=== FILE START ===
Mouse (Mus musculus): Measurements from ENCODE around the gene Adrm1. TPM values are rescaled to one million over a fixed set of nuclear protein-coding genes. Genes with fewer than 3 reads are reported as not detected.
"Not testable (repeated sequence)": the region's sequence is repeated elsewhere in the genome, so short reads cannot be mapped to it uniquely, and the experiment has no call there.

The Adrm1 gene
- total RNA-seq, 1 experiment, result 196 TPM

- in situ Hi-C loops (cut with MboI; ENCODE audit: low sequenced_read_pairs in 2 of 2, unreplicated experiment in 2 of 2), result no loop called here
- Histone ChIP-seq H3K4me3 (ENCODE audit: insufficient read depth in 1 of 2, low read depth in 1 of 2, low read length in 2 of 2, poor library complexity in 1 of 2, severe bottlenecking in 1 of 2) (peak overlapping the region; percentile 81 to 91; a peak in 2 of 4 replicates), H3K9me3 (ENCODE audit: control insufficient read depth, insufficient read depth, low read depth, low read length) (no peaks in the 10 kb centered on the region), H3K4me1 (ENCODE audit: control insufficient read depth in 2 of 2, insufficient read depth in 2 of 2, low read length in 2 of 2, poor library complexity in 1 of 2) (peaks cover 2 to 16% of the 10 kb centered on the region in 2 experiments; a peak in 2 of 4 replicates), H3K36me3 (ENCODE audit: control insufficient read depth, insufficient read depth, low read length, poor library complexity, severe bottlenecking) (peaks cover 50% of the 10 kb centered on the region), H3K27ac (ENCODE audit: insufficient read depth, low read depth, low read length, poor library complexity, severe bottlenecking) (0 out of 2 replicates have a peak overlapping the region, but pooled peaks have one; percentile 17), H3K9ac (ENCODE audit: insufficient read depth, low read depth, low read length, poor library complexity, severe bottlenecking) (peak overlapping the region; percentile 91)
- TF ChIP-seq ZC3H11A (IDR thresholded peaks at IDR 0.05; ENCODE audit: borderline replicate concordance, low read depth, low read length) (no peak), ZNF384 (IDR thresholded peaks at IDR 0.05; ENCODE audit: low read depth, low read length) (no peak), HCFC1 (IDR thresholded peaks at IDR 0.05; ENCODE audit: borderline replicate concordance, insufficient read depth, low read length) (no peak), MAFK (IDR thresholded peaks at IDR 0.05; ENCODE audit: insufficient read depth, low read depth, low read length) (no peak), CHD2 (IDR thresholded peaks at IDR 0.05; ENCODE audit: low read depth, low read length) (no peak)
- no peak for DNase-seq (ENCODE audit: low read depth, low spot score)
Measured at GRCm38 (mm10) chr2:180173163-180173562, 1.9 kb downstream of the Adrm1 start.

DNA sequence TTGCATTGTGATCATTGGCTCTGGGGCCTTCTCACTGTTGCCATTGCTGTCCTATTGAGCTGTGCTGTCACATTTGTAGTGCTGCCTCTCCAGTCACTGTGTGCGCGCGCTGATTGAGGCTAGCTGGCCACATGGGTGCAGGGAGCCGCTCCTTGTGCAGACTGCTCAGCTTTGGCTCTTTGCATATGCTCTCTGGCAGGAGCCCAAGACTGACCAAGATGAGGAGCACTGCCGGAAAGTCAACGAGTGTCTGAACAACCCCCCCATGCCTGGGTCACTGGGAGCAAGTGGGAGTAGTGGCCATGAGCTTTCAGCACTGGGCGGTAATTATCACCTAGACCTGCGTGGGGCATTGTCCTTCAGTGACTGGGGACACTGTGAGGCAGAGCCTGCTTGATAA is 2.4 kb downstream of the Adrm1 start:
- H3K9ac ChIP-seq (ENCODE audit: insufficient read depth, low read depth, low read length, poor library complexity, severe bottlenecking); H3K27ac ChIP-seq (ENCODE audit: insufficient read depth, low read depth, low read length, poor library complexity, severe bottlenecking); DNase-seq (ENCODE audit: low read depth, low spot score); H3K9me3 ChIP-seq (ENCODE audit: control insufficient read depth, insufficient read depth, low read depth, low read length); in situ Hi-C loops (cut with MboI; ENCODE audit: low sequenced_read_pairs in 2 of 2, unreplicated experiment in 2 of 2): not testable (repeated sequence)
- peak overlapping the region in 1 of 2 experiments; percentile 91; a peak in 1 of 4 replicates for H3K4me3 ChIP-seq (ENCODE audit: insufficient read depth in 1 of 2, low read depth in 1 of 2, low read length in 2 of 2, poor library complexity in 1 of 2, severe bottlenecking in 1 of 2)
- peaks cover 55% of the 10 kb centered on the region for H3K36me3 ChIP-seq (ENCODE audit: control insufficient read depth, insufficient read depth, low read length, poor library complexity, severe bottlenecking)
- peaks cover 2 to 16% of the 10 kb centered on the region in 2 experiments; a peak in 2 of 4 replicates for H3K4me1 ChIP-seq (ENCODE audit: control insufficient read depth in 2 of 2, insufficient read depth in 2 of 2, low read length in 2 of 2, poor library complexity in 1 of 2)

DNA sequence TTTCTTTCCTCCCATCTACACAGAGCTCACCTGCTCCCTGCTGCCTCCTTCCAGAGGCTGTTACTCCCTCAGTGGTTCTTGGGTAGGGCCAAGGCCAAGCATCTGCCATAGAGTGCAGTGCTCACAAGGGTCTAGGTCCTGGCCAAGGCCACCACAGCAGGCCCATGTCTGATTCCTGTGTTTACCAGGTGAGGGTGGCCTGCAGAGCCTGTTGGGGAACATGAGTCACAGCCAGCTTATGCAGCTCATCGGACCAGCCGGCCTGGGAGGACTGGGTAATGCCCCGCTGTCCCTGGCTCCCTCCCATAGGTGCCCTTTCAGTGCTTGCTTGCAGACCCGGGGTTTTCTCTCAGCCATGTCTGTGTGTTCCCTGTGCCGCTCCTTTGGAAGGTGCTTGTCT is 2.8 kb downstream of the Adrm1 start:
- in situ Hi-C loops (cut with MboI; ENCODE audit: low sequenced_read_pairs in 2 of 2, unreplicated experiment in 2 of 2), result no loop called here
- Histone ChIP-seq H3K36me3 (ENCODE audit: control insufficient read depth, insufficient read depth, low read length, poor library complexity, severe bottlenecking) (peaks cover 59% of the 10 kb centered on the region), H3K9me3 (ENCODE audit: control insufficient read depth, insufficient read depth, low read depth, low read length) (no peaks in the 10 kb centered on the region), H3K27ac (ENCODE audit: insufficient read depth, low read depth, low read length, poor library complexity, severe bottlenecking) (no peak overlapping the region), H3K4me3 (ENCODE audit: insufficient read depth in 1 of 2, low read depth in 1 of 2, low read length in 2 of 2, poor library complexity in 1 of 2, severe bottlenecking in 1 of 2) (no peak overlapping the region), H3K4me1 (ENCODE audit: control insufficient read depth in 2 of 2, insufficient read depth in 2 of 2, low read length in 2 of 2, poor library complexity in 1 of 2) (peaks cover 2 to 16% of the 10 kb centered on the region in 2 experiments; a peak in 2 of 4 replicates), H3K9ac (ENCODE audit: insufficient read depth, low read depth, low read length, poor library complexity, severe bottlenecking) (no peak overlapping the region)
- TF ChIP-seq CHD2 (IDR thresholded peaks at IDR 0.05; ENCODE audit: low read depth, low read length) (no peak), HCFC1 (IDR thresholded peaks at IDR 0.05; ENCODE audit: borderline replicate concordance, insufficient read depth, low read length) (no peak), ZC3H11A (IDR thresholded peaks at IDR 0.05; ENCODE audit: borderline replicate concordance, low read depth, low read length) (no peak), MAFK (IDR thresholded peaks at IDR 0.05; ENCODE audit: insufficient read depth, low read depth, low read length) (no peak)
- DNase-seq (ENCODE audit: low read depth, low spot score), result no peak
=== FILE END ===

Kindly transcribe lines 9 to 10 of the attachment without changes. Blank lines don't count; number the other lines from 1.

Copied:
Measured at GRCm38 (mm10) chr2:180173163-180173562, 1.9 kb downstream of the Adrm1 start.

DNA sequence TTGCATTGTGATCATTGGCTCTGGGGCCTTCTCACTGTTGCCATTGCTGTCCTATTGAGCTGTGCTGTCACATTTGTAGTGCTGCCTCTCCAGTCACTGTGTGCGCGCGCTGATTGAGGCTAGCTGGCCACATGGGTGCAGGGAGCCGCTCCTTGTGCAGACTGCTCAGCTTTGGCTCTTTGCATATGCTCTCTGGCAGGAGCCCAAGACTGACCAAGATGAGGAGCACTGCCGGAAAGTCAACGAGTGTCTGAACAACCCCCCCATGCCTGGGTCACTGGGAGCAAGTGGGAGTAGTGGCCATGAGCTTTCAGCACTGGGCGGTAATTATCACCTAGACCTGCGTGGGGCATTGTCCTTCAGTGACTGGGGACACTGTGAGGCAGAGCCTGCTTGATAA is 2.4 kb downstream of the Adrm1 start: